Effectively, it runs the test in an Enterprise Level Transaction. That leaves the data stable for each test, and you won't need to mock the db; it can become effectively an acceptance test.

For example (in xUnit):

[Fact]
[AutoRollback]
public void Should_Insert_Valid_Data()
{
    // Arrange: presume there's an object, sut, that supports insert,
    // and you have some data

    // Act:
    int key = sut.Insert(data);

    // Assert:
    Assert.True(key > 0, "Expected a primary key to be returned");
    var inserted = sut.Get(key);
    Assert.Equal<DataClassName>(data, inserted, CompareAllButKey);
}

(fyi: "sut" is "situation under test" or "subject under test")

It might be helpful to see this article on "Strategies for Isolating the Database in Tests". There are some other nice links at the end of that article.

BTW, I used xUnit as a sample, but other testing frameworks have similar attributes for controlling rollbacks.

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Yes, but you might not need it.

I'm currently using a process where I attach the attach the db the way wbx911/ Tim Post have it in their answer. But you don't need to dettach them if you are attaching a copy of the original bd (for instance a copy created by the project/solution build). If no connection is attached to the db, it will get overriden on the next test run.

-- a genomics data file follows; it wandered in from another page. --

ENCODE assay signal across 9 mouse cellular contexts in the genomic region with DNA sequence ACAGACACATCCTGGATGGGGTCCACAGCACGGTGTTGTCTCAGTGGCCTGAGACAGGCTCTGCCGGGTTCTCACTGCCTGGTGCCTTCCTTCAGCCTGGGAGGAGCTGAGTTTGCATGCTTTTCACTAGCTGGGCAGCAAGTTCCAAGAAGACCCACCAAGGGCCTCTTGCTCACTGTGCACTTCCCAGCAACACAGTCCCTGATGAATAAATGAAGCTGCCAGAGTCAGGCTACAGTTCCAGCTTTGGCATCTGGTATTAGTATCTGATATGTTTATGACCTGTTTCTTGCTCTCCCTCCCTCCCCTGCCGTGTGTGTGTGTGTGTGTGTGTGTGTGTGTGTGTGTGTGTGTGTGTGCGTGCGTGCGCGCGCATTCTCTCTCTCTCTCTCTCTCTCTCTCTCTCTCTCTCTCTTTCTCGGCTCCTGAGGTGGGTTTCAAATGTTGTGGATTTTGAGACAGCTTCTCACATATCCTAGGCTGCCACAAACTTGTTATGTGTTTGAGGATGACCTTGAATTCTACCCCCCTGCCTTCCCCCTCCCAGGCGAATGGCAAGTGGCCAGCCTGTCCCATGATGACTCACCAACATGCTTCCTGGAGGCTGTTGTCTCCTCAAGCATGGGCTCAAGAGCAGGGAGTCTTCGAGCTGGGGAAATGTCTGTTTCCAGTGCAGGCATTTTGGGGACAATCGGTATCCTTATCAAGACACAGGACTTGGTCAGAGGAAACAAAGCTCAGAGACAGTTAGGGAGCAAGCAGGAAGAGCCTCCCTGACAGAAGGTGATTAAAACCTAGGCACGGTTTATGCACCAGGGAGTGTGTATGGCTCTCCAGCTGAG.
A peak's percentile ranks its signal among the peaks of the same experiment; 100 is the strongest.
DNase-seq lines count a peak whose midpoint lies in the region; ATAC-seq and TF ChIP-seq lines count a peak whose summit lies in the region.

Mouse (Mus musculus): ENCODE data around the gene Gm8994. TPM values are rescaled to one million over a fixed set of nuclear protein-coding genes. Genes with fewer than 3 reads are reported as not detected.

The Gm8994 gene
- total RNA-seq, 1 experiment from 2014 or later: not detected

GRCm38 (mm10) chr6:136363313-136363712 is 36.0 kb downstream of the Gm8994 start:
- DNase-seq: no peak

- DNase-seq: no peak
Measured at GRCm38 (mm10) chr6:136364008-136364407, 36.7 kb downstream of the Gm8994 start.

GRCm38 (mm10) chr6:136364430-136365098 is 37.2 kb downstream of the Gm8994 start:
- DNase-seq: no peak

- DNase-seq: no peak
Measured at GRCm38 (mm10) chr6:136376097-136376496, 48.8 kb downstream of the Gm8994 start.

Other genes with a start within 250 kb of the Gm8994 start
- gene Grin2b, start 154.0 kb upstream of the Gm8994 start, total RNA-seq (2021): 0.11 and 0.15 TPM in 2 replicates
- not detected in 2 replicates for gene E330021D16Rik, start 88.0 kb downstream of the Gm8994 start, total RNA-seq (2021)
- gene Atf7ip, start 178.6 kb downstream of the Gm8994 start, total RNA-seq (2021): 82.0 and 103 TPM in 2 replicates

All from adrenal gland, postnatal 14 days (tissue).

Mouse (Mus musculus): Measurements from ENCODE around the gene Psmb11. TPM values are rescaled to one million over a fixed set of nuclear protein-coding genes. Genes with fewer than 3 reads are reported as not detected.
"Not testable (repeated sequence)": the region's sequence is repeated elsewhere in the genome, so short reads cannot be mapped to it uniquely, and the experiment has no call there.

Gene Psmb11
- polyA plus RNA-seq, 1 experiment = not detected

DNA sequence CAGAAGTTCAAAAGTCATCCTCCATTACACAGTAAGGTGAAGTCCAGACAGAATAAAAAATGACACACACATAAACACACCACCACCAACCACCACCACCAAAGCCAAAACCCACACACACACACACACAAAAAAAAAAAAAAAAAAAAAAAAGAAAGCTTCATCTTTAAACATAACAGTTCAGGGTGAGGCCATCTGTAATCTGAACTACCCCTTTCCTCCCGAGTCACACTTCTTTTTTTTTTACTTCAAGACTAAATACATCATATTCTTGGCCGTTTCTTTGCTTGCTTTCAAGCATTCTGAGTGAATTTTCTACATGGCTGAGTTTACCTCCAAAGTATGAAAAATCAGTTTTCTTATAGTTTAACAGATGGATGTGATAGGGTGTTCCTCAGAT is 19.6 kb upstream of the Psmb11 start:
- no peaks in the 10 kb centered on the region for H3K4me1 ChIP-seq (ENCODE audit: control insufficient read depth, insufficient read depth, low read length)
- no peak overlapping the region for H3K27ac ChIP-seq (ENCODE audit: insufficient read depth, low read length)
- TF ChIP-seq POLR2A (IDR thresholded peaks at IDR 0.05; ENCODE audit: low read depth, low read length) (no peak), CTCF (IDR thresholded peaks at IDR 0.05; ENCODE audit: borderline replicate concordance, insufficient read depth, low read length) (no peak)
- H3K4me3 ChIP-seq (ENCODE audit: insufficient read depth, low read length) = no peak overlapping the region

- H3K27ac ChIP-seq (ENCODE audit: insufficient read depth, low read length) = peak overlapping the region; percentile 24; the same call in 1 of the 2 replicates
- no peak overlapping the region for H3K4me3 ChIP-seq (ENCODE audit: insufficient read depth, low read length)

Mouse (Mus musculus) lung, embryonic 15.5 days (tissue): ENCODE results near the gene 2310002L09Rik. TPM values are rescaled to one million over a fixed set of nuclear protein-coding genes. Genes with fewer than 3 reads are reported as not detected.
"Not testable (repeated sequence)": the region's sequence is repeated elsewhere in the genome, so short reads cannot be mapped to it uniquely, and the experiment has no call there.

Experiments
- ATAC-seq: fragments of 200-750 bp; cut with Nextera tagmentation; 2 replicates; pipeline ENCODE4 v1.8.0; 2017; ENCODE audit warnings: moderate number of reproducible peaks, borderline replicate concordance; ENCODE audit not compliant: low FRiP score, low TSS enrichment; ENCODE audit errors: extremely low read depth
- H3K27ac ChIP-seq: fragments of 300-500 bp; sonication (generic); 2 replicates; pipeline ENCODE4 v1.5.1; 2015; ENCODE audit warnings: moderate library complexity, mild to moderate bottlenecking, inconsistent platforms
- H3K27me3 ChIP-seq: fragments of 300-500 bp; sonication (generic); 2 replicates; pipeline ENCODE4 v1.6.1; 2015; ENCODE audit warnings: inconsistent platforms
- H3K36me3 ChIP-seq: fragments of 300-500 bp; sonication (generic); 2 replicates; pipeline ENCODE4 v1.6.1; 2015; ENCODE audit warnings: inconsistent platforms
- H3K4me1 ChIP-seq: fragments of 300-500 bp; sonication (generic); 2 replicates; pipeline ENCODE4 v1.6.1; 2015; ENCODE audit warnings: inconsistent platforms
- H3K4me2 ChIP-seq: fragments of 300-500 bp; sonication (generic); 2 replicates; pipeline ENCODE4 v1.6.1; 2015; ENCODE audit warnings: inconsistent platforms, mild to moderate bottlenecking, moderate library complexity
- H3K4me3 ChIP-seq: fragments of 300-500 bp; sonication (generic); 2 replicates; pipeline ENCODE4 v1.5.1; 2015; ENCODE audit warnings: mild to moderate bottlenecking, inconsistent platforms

If you have a lot of copies of the database(s) attached or just wan't to clean up everything that is attached, than you can use a stored procedure like the following, attached to the localDb instance's master database (an example of what I personally use):

CREATE PROCEDURE [dbo].[DettachTestDatabases]
AS

BEGIN
DECLARE  @imax INT, 
         @i    INT 
DECLARE  @Name VARCHAR(255)

DECLARE  @DbsToDrop TABLE(RowID INT IDENTITY ( 1 , 1 ), 
                          name VARCHAR(255)
                         ) 

INSERT @DbsToDrop
SELECT [name]
  FROM [master].[sys].[databases]
  WHERE 
    --Remove all local dbs with *SomeText*.mdf or SomeOtherTextin name
    (name like '%SomeText%.mdf' or name like '%SomeOtherText%')
    -- Exclude VS test dbs (add more as required...)
    and (name not like '%TESTS.%');

SET @imax = @@ROWCOUNT 
SET @i = 1 

WHILE (@i <= @imax) 
  BEGIN 
        SELECT @Name = name 
        FROM   @DbsToDrop 
        WHERE  RowID = @i

        EXEC master.dbo.sp_detach_db @dbname = @Name;

        PRINT 'Dettatched ' + @Name;

        SET @i = @i + 1;
  END   --while

END --sp
GO

I'm Using a naming convention to determine which dbs to drop (therefore the like statements). Visual studio attaches a couple of db (or at least I think they belong to VS) to manage test results, that I don't want to detach, (therefore the "not like" condition). ther is a master.dbo.sp_detach_db that detatches by name so you really only need to refere the name, but since localdb names can be kinda wild, a lookup will be useful.

I haven't automated this yet at the end of my tests because I haven't felt the need to (since overwrites are working ok), but I can execute it in SSMS anytime i want or need to. But if you feel the need to , You would just need to manage a call to the SP from your clean up code.

Attaching the dbs are somewhat an expensive process. I've opted for a cleanup method / SP that removes any variable data and reseeds tables to put the db in a consistent state, which is pretty fast, instead of reattaching the database.

If you find any points of improvement I would realy like to know about them!